I say "too much drama and not enough action," but here is another way to put it: a good story is a mix of action scenes and reaction scenes.  In my TCK story, there is an action scene where Amos is attacked by a Drago.  Shortly after is a reaction scene, where Amos reflects on how close he came to dying.  Readers need the reaction scene to help process what is happening.  But in OUAT, I felt like nearly every scene was a reaction scene.  Where were the action scenes?

I tell you all this, not to put down any other writer, but to encourage you to avoid pitfalls that even popular shows can have.  I turned OUAT off after 2 episodes and do not plan to watch any more.  The mystery alone was not enough to hold my attention when there was so much drama and very little action.

Have you critiqued any stories lately in order to improve your own writing skills?


Popular posts from this blog

Guest Post by Emily!

Character Creation by Emily Ann Putzke
My character in Ain’t We Got Fun is Georgiana (Gi) Rowland, the older sister of Bess. Their family is struggling during the Great Depression, so Gi takes off for NYC to make a fortune and help them out. The sisters recount their adventures, joys and heartaches to each other. My co-author, Emily Chapman, and I wrote this story in letter form in January. Our characters are very different people! Here are a 5 things that helped me bring Gi to life, and give her a personality that’s all her own.
1.  Give Your Characters Flaws None of us are perfect, so our characters shouldn't be either. Gi is a fun, loyal, light hearted girl with big dreams. But she has a flaw that she struggles with throughout the entire story. Pride. She’s very stubborn, independent, and doesn’t want anything from anybody.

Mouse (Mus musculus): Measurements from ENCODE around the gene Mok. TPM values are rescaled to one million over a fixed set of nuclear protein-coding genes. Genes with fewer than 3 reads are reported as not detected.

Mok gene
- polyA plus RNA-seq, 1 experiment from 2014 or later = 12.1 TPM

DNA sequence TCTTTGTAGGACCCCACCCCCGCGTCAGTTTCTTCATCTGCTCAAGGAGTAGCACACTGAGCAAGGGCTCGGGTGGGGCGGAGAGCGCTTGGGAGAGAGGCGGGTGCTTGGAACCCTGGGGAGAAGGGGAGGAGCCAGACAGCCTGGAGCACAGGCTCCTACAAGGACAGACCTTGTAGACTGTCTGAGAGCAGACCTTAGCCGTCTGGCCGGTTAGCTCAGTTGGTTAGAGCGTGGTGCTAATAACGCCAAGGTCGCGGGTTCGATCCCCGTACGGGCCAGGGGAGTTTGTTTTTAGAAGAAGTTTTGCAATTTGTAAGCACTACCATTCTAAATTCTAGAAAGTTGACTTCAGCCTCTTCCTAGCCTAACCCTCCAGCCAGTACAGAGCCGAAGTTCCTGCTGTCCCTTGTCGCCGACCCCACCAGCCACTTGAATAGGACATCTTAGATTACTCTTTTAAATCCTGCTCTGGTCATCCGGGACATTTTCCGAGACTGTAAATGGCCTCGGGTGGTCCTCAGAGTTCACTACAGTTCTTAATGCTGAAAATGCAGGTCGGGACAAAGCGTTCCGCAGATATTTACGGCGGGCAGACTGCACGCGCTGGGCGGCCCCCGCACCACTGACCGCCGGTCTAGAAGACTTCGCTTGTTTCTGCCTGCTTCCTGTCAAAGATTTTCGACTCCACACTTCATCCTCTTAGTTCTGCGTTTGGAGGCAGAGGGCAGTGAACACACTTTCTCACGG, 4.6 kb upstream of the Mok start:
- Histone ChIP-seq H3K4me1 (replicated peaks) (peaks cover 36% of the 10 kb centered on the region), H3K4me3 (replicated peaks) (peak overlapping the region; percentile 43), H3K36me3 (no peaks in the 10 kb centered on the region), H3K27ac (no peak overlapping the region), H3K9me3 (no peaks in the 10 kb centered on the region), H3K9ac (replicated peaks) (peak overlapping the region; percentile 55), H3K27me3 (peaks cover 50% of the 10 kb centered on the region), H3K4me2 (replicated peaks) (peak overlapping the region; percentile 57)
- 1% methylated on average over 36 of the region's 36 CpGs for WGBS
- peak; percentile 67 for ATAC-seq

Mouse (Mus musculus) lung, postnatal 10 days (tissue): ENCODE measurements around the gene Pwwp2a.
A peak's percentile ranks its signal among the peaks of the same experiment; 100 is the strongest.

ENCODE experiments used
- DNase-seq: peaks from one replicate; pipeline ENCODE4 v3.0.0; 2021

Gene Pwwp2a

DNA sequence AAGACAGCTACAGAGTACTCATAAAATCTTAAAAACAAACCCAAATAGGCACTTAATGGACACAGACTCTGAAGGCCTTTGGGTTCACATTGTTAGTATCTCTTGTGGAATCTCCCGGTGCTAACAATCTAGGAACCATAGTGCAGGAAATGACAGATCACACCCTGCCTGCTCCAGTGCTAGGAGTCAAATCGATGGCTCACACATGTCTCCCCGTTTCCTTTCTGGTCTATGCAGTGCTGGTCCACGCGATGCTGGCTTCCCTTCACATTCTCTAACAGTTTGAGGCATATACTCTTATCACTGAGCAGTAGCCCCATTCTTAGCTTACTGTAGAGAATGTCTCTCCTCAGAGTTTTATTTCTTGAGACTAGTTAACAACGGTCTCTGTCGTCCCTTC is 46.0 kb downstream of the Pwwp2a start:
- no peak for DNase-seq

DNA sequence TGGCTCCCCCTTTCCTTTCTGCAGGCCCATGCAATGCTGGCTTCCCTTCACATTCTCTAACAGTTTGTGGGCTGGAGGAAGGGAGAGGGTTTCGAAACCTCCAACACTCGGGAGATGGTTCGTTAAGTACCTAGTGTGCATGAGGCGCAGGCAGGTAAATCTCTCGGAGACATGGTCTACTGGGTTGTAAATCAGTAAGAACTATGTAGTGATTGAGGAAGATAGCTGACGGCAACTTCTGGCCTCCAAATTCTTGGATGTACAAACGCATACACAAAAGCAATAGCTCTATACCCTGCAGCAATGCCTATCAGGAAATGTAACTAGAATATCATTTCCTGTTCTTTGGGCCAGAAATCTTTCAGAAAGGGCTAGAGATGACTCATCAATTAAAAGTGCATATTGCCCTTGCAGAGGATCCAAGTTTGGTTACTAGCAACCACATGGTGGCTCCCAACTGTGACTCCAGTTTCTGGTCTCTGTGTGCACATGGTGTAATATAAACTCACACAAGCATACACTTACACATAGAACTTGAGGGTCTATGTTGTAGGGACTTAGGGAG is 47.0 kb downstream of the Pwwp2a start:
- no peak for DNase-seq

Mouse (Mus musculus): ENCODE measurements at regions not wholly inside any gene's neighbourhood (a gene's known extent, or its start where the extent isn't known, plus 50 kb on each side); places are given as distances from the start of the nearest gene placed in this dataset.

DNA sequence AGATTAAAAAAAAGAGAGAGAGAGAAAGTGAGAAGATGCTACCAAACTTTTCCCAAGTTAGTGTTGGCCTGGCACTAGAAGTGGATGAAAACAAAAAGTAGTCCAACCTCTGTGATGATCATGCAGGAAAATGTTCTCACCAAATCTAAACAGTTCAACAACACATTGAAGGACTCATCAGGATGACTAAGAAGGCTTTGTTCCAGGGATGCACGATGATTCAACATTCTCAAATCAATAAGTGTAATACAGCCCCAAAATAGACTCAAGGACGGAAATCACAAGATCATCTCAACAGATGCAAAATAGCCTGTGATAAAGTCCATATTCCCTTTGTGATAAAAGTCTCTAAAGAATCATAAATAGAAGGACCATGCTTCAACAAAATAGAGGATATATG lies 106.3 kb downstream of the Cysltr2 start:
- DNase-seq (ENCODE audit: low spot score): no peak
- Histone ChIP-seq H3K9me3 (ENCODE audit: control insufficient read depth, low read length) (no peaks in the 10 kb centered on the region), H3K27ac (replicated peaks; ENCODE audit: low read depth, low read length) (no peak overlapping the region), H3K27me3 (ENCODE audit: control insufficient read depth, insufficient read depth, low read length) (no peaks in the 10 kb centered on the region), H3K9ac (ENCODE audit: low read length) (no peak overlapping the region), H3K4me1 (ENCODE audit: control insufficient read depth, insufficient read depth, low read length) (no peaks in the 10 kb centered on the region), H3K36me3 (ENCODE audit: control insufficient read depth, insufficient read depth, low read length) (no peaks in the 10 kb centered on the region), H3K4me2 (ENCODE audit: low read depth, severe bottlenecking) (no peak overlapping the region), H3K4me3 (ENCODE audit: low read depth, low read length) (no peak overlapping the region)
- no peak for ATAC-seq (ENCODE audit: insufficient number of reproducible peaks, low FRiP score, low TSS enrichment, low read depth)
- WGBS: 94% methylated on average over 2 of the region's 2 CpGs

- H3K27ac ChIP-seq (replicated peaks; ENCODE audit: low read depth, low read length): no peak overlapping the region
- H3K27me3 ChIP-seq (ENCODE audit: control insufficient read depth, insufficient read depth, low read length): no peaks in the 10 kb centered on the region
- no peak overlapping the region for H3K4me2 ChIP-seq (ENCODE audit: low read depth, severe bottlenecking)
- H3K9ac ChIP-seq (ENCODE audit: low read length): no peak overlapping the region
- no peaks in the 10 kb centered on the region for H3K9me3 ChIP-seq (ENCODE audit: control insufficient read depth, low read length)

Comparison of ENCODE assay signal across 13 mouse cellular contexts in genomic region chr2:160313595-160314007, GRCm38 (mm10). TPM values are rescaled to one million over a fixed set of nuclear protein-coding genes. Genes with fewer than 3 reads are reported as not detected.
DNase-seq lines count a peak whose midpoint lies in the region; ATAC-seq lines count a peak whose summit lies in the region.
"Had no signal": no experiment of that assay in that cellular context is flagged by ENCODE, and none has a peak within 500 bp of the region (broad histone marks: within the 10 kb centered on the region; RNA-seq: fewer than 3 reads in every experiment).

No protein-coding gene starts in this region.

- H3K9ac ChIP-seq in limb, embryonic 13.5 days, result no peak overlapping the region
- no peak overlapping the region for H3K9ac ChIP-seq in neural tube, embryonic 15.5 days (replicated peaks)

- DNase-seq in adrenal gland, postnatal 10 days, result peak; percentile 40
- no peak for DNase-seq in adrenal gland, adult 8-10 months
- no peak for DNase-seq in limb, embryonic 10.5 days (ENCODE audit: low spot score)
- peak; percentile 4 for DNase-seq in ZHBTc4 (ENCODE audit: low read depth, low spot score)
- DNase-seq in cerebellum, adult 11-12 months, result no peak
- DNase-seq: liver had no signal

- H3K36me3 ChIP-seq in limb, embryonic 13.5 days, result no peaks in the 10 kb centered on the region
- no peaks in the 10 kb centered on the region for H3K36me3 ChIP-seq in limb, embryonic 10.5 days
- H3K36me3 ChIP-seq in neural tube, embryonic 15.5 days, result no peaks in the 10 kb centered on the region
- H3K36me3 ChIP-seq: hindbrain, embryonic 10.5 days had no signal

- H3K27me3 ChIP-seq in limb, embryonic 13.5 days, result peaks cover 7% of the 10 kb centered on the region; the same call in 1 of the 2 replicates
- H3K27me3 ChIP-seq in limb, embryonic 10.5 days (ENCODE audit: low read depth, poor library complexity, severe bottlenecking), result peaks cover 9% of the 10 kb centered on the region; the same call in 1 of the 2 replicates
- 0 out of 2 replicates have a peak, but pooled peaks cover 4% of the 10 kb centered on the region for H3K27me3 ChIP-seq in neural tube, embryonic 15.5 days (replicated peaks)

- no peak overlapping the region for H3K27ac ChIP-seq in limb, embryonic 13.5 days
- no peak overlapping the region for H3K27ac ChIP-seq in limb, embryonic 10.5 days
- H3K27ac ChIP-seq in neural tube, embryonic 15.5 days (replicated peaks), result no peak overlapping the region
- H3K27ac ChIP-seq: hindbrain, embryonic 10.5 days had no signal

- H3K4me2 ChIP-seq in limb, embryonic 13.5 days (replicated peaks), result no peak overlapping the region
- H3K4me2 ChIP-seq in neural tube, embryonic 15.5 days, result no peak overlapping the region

2. Use That Flaw to Stretch and Change Your Character Pride gets Gi in quite a few scrapes. Throughout AWGF, she’s constantly battling with it. Everytime she thi…

Is that a catastrophe happening, way over yonder?

The next scene in my story is meant to be an important one.  Readers get to meet the dwarves in their own evil lair.  My heroine is tormented for their selfish purposes.  Big scene.

     But when I started writing it, it looked incredibly detached and boring.  "Yeah, look over there.  See those dwarves by the table?  They are tormenting our heroine.  Very sad.  The cottage is cute, though."  The scene just wasn't working.  And my story has been sitting in stasis awaiting inspiration.

     Last night, I flopped on the floor to daydream and snuggle my dog.  For a while, I let my mind wander here and there.  But gradually I came to my senses and realized that the first thing I felt on "awaking" was the hard floor.

     Suddenly, I was Moriah, regaining consciousness.  Hard floor.  Noises.  Light.  Hands on my hair.  And the scene came alive for me.  I could hardly wait to get up and start writing again.

     So, if your scene is too detached, try lying on the…

Rooglewood Countdown: 9 1/2 weeks: Why Yours?

Yep, time is picking up speed.  Especially since I have other things to keep me busy.
     Here is my questions for you today: what makes your story special?  In the comments below, I want you to finish this sentence "It's a Snow White story, but..."  Did you change the setting?  Is Snow White the ugliest in all the land?  How did you swap out the elements of your story to make it unique?